so thanks for sharing. and for caring. and i hope those 24km were amazing. did 16.2 miles yesterday, and still probably look weird, but i felt the mountain air, hollered with the ravens, and got lost in the winds of our home <3 _ tb

    anonymous Jun 1, 2014 6:40pm

    Gaddamn this is beautiful.

    I hear ravens hollering and look at the mountains everyday from my cabin. Such a gift. It was a 42 km round trip with a 30 pound bag. I was depleted but my soul was full. Ate so much dehydrated food that tasted like cat food. :l

    Thank you for writing me! Your voice gives my voice more might.

    with love,


anonymous May 27, 2014 11:48pm

This is all well and good but being skinny today in this culture is like being white, you can't get upset when someone calls you skinny (C K Louis, "oh no he called me cracker, he really ruined my day") Come on you know you love it, the size zero and the "Oh I can eat anything" Just be happy and stop acting as if there is a thing such as "skinny shaming "today.

    anonymous May 28, 2014 12:07pm

    Hi Nadine,

    Thank you for your voice.

    The only common thing being skinny and white have in common is that they are part of our useless exteriors. I wonder if a overweight person would find it as light and humor filled if I told them comedian Chris Addisons joke, "It's easy to distract fat people, it's a piece of cake." Or if I walked up to someone eating a burger and said, "How many calories are in that?"

    How does that make you feel? And me look? Like a shallow jack ass, right?

    Retaliating in fury against "skinny" isn't it. I will again revisit the whole point of my damn aritcle- can the crackers, the cheeseburgers and the cake hang out on the bus with us? In a picnic? And we quit being nasty to each other on something as insignificant as the width of our hips?

    anonymous Sep 10, 2014 7:10pm

    Agreed! Couldn’t have said it better myself!

anonymous May 27, 2014 8:03pm

I was always a skinny kid… had to put up with the nickname "Skindy… a cross between a skinny and a Cindy". For years I wouldn't wear short sleeve shirts because I was so self conscious. And for many years tried to "eat more" but to no avail. I got to the point where food wasn't enjoyable… it became a chore to eat. So fast forward 45 years. I am now 52 and finally putting on a bit of weight… after discovering that my many years of "fast" metabolism and a mysterious muscle disease was a result of celiac disease. Yep, now that my gut has healed, I am finally keeping on a bit of weight. I am a musician, and a grandma of 4, but have people ask if I am the mom. All those years of ducking my head and being self conscious… no more, I have grown to like the body I was blessed with… especially now that I am feeling so much better! For my daughter and granddaughters… the lesson I want them to learn is to seek to live healthy and see that no matter what body they have been given, it is a gift… one to be taken care of and proud of… a one-of-a kind, never to be duplicated and very special.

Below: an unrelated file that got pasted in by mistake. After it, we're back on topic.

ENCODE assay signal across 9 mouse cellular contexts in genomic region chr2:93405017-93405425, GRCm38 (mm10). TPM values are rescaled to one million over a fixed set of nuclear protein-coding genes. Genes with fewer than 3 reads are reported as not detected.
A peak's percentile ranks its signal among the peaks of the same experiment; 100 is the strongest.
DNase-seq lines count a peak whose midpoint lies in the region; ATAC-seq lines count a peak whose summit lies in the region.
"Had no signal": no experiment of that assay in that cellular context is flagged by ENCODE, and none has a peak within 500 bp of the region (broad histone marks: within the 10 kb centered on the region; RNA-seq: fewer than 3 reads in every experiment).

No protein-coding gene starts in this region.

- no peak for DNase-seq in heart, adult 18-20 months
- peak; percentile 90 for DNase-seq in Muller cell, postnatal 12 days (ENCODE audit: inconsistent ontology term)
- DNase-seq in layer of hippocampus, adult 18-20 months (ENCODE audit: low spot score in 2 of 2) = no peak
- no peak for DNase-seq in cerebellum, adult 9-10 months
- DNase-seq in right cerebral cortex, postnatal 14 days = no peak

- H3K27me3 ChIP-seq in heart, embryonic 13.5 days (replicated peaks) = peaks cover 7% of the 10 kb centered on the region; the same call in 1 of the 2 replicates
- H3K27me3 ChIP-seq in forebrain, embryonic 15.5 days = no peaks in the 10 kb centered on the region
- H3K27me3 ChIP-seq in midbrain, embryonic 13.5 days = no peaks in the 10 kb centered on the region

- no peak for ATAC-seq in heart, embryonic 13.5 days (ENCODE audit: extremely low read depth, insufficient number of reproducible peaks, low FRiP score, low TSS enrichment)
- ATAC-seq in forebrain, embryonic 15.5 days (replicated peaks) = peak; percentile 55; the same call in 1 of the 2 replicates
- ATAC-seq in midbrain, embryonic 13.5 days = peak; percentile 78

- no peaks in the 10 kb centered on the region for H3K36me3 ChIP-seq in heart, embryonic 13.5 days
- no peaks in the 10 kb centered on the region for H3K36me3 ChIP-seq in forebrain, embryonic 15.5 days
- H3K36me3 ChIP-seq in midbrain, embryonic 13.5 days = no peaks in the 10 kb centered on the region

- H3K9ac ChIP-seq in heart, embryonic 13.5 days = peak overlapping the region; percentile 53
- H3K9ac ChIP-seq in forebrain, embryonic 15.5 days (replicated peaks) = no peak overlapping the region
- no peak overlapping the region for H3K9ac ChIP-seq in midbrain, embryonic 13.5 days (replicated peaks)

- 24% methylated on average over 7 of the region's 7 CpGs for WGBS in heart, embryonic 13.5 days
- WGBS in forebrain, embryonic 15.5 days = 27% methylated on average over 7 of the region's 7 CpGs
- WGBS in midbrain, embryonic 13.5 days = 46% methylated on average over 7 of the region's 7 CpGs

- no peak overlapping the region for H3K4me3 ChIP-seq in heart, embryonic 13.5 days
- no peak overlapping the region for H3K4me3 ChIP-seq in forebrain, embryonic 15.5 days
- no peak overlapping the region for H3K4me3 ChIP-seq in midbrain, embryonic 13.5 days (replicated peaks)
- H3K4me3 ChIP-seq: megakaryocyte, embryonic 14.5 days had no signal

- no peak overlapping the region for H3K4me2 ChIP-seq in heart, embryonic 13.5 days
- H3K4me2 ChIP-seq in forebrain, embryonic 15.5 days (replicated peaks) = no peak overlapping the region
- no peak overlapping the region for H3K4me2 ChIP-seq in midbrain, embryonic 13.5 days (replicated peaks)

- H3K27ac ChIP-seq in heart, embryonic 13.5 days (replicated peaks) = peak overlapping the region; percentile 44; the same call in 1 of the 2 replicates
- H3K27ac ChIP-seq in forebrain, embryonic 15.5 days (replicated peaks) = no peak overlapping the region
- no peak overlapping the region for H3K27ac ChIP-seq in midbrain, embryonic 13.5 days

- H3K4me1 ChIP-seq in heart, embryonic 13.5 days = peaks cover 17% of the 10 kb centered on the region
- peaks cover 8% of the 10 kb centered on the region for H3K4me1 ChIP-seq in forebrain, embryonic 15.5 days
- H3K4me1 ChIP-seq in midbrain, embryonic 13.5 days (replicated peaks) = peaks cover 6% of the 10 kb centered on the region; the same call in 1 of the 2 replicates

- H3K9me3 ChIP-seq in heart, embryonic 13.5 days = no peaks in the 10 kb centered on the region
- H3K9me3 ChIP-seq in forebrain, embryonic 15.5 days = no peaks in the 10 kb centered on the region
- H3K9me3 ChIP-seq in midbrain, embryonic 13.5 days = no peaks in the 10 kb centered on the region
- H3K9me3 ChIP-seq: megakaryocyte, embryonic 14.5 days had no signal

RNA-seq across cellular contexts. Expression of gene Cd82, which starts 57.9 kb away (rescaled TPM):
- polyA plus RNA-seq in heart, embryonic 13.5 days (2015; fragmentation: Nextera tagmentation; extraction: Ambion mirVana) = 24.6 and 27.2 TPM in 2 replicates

anonymous Jun 1, 2014 6:38pm

    Your words Lucinda, wow. They resonate so deeply with me. I struggled, and have up until a few months ago to gain weight. Not for me– but for the people who constantly told me to get bigger. I heard it so often I believed it. I just recently accepted that I am this little, and that it isn't my desire to pack on more pounds so that someone can feel relieved when they see me that I don't have a possible eating disorder.

    I am glad you found out about your celiac disease, I truly relate to eating being a "chore".

    Our bodies are such gifts! YES! I am proud of mine, and am happy to hear you echo the same. I want to live in a world of more Lucindas.

    Shine on sister, shine on.


anonymous May 27, 2014 6:01pm

Thank you for this..just today I met a new woman that I was going to be working with. Me? I am thin, her? She was overweight. I don't care what a person's size is because my life sounds like yours. I have been picked on, and I care about a person, not their body.. Most overweight people I've met (which is a lot) think that for some reason skinny people don't get made fun so they need to "teach us a lesson" or something, idk. Well, this girl hated me, I felt it. She didn't acknowledge my presence, nothing..not until after I had to prove to her that I was a fun and happy person did that "hate" feeling go away..sigh. Anyway, thanks. When I read things like this, I don't feel so alone in this world with my struggles.